All posts filed under: Economics

Russian Stalemate

Frank Lee The brewing conflict between the Russian Oligarchy and the Russian people is reaching a crisis point. The side that prevails will determine the future of Russia and perhaps the world. On 17 March 1991 a referendum was held in the Soviet Union on whether or not the USSR should continue to exist. There was an 80% turnout (some 185,647,355.00 of registered voters). The upshot of this election was that 113,512,812.00 voted to preserve the USSR. That’s 71.92%. Their wishes were disregarded, however. The entrenched bureaucracies and business interests, collectively the nomenklatura, decided that this was too good an opportunity to pass up; there was money to be made in this once in a lifetime situation. Which sounds eerily rather like EU referenda practise. The sunny interlude of Gorbachov was to give way to the beginning of the Yeltsin catastrophe – a catastrophe not equalled since WW2. The emergence of the cosmopolitan business oligarchy and its political hangers-on was to consolidate its power and create a new kind of political, economic and social structure. …

Four Little Words

It was Sir John Templeton, the American-born British investor, banker, fund manager, and philanthropist, who sardonically observed that in business and finance the expression ‘this time it’s different’ represented the four most expensive words in the business lexicon. Today’s market fundamentalists seem fixated with the quasi-religious belief that (a) bubbles can go on inflating forever, or (b) I will take my profit just when the market tops out. But how many times have the investing herd had their collective snouts rubbed into the reality that there is no such thing as a free lunch? Unless of course you are on the inside. Whenever a market is oversold and seems to offer something for nothing, market participants behave like wildebeest herds on the plains of the Serengeti stampeding in precisely the wrong direction to the refrain of – ‘this time it’s different.’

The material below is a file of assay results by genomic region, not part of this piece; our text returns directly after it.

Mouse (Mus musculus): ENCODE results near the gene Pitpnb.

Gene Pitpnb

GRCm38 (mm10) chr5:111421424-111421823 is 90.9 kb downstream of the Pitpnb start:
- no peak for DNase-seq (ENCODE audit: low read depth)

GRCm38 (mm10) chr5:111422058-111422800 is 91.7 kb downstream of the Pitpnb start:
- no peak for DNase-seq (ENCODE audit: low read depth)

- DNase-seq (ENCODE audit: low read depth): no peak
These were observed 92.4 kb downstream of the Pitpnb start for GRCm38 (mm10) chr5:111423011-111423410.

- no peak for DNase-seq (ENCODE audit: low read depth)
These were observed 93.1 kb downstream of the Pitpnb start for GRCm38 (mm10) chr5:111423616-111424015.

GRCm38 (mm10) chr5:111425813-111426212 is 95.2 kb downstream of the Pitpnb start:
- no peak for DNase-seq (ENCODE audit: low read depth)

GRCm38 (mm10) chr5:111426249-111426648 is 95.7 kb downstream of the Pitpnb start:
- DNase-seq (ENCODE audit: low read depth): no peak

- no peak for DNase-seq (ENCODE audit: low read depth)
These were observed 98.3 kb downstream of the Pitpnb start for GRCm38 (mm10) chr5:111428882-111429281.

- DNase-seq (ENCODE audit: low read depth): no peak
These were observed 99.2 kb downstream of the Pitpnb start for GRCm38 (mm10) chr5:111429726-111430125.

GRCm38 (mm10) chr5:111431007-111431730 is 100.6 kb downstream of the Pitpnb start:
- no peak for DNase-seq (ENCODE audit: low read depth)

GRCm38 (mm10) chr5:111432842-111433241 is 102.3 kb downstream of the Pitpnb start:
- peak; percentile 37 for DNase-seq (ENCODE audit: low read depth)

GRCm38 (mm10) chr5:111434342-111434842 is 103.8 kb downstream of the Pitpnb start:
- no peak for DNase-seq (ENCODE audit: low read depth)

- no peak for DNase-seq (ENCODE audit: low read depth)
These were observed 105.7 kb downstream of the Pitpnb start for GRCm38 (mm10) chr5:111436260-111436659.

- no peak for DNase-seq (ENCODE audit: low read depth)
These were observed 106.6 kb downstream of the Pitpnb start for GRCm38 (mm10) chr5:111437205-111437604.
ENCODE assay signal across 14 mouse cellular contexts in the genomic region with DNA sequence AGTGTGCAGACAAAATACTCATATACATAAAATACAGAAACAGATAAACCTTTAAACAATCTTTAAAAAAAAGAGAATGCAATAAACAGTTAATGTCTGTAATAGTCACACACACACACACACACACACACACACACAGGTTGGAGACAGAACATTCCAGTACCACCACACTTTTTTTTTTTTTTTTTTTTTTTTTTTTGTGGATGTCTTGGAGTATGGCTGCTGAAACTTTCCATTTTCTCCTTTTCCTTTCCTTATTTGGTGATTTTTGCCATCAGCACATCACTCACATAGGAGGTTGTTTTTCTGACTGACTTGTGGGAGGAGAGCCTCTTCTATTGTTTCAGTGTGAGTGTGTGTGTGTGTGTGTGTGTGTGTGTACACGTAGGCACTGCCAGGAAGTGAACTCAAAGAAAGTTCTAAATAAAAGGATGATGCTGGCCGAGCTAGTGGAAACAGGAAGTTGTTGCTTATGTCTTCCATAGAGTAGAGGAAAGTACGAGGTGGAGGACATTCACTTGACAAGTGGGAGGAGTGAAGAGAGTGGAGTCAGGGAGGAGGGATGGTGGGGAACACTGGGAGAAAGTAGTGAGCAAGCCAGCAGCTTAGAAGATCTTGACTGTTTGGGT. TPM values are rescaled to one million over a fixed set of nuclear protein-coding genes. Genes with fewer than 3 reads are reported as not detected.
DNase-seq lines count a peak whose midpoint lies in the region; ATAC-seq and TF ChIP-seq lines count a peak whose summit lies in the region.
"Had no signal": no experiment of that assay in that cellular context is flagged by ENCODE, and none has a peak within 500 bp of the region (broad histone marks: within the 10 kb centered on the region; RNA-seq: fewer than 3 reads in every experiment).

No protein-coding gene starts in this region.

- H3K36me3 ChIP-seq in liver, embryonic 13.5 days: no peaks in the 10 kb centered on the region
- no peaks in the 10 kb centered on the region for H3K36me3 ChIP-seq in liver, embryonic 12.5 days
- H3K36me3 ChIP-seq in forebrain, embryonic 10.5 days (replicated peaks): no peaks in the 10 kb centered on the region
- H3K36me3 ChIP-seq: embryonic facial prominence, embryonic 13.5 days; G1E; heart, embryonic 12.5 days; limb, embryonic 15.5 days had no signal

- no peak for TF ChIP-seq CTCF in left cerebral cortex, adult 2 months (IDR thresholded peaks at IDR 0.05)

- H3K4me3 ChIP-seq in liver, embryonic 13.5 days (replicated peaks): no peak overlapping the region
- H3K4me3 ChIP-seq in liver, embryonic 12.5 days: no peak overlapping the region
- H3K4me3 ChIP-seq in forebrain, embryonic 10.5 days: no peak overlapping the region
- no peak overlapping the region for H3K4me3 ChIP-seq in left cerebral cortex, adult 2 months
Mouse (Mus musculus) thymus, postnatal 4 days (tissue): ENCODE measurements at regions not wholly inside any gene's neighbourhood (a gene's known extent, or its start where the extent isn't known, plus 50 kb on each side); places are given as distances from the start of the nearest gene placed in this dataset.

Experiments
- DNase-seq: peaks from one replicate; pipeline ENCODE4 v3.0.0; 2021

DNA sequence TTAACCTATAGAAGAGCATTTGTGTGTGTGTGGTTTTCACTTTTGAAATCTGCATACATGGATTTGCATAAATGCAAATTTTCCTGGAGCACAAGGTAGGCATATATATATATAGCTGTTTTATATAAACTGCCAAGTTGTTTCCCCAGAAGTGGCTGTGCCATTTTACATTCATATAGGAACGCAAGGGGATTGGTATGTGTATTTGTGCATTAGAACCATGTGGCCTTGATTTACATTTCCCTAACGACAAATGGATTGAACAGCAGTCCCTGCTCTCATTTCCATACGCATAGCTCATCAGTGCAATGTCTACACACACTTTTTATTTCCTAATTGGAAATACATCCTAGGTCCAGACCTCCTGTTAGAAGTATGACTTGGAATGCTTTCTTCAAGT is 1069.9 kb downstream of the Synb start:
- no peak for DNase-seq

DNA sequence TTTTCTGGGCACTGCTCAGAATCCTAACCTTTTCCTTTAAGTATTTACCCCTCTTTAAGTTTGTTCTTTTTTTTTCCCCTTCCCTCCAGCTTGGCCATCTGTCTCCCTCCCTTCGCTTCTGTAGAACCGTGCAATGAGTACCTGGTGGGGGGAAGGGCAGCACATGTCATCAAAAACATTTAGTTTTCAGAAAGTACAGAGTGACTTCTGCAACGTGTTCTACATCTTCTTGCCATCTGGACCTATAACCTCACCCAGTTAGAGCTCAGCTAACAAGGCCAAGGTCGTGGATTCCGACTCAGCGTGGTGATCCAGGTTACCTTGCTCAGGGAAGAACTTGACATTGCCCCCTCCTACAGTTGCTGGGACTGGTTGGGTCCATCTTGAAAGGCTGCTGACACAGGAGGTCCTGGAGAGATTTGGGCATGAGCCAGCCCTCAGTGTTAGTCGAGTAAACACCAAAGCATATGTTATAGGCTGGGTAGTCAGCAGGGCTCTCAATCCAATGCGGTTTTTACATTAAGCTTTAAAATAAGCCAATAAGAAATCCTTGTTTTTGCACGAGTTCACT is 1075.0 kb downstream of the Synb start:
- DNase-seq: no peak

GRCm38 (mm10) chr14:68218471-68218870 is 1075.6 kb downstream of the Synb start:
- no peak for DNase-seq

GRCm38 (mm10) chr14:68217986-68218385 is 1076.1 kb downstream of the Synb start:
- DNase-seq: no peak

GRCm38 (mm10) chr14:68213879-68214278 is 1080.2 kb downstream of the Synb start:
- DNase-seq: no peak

A Taxing Question: Re-reading Piketty

Frank Lee reviews Capital in the 21st Century by Thomas Piketty This book by Thomas Piketty was first published in 2014 and became an instant best seller. It had taken the author some 15 years to research and complete, and deserves a detailed attention and analysis rather than the usual one-off, production-line tracts which are read and instantly forgotten. Piketty describes the end of an old epoch, the rise of the new – the golden age of welfare-capitalism, Le Trente Glorieuses, the Keynes/Beveridge consensus, call it what you will, circa 1945-1975 – and the re-emergence of a second rentier capitalism regime which began the early 1980s. Using apposite literary references to writers of the first gilded age he quotes: It is a truth universally acknowledged, that a single man in possession of a good fortune, must be in want of a wife.” Jane Austen – Pride and Prejudice An immortal sentence which says a thousand words. Such was the moral zeitgeist in Europe during the 19th century; Piketty then drives home the point by adding …